To prevail upon its motion for summary judgment, McNichol must conclusively demonstrate to the Court that there is no genuine issue as to any material fact and that it is entitled to a judgment in its favor as a matter of law. *fn5" Barron v. Honeywell, Inc., Micro Switch Div., 69 F.R.D. 390, 391 (E.D.Pa. 1975); see Saaybe v. Penn Central Trans. Co., 438 F. Supp. 65, Slip Op. at 4 (E.D.Pa., July 20, 1977). Inferences to be drawn from the underlying facts contained in the movant's materials "must be viewed in the light most favorable to the party opposing the motion." Adickes v. S. H. Kress and Co., 398 U.S. 144, 158-159, 26 L. Ed. 2d 142, 90 S. Ct. 1598 (1970), citing U.S. v. Diebold, Inc., 369 U.S. 654, 655, 8 L. Ed. 2d 176, 82 S. Ct. 993 (1962). This liberal construction by the Court provides the opposing party the benefit of all reasonable doubts and inferences in determining whether a genuine issue exists in fact which should be preserved for trial. Barron v. Honeywell, Inc., Micro Switch Div., supra, 69 F.R.D. at 391-392; Saaybe v. Penn Central Trans. Co., supra, Slip Op. at 4. Once the proponent of the motion demonstrates the absence of a genuine issue of material fact, the burden shifts to the opponent to present countervailing evidence, by affidavits *fn6" or otherwise, to show the existence of such issues. Adickes v. S. H. Kress and Co., supra, 398 U.S. at 160, n.22; Saaybe v. Penn Central Trans. Co., supra, Slip Op. at 4.

 Taking McNichol's last argument first, we find that the specific language of the collective bargaining agreement does not automatically render any oral agreement between the parties null and void. In addition to its emphatic denial of the existence of any oral agreement between the parties, McNichol argues that the MFA *fn7" bars enforcement, since the alleged oral modification: (1) conflicts with the "Arbitration and Grievance Procedure" of Article 8 [ see note 4 supra ]; and (2) cannot exist without the knowledge or agreement of the FELR. *fn8"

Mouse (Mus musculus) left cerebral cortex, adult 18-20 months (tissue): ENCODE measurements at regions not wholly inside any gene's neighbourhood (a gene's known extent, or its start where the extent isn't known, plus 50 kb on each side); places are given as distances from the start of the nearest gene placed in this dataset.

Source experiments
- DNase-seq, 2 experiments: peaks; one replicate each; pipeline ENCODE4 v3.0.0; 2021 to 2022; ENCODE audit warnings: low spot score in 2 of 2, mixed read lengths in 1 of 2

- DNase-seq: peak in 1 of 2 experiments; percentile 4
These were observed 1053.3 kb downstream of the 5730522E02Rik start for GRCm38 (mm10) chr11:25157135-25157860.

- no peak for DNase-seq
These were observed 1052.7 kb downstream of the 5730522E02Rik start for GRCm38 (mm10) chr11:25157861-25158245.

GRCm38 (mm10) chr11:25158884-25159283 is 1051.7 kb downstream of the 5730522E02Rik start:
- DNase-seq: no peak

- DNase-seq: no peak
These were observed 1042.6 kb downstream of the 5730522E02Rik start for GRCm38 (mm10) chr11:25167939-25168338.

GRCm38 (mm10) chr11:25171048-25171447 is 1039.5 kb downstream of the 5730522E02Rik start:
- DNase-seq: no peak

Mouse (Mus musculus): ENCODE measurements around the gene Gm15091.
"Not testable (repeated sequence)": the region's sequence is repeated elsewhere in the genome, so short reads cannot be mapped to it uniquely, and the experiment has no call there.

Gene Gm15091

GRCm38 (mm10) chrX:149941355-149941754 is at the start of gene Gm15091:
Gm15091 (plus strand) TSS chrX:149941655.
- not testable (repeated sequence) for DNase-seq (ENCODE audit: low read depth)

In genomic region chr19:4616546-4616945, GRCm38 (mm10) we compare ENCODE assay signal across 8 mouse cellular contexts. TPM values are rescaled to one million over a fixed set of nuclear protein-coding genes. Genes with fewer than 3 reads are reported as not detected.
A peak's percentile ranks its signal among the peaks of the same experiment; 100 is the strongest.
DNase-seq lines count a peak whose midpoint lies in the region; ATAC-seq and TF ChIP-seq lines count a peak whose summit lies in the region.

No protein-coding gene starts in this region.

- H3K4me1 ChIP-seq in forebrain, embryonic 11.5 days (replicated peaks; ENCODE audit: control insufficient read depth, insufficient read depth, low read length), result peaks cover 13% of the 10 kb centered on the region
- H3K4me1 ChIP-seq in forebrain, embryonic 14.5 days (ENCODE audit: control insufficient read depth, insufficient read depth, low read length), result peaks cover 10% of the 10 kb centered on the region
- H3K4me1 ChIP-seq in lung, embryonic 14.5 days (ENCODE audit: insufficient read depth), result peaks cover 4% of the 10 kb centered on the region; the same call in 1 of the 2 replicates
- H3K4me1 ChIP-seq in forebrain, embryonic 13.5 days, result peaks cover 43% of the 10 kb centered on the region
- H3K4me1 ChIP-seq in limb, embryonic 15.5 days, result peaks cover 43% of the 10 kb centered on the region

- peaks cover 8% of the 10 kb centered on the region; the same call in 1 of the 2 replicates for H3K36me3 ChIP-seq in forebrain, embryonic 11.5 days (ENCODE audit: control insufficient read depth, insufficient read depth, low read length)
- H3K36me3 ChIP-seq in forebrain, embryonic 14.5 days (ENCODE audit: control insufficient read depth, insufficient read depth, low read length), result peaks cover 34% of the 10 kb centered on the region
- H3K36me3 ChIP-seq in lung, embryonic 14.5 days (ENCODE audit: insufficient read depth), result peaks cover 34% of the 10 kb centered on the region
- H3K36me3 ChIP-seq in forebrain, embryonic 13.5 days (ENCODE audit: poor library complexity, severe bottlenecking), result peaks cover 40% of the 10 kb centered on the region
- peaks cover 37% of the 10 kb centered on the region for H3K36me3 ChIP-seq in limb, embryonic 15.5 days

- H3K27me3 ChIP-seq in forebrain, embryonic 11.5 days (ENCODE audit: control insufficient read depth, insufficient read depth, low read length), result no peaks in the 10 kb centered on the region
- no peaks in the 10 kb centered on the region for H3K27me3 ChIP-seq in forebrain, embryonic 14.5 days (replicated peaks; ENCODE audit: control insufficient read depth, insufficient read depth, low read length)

In response, Brennan argues that, notwithstanding Articles 6 and 28 of the MFA, Article 8 allows the parties to formulate oral agreements to resolve grievances. Specifically, Brennan claims that the July, 1974, meeting and resultant oral agreement to await the outcome of Brennan's criminal trial was a "mutually satisfactory solution" within the meaning of Step 1 of the grievance procedure. [ See note 4 supra.] In support of his argument, Brennan submitted the affidavit of William O'Farrell, Business Agent and Vice-President of Teamsters Local No. 500, which states, in pertinent part:

 
It is routine for Union and Employers, including Defendant, to enter into oral agreements in cases involving grievances, suspension and discharge, and this agreement pertaining to Robert Brennan was not unusual. [Affidavit of William O'Farrell.]

 The affidavit further states that Local No. 500 did not notify the designated representative of FELR of its intention to pursue the subsequent steps of the grievance-arbitration procedure because of the terms of the oral agreement to abide by the decision of the Delaware County Criminal Court. [Affidavit of William O'Farrell.]

 By their language, Articles 6, 8 and 28 of the MFA are not mutually exclusive and independent portions of the ...


Buy This Entire Record For $7.95

Download the entire decision to receive the complete text, official citation,
docket number, dissents and concurrences, and footnotes for this case.

Learn more about what you receive with purchase of this case.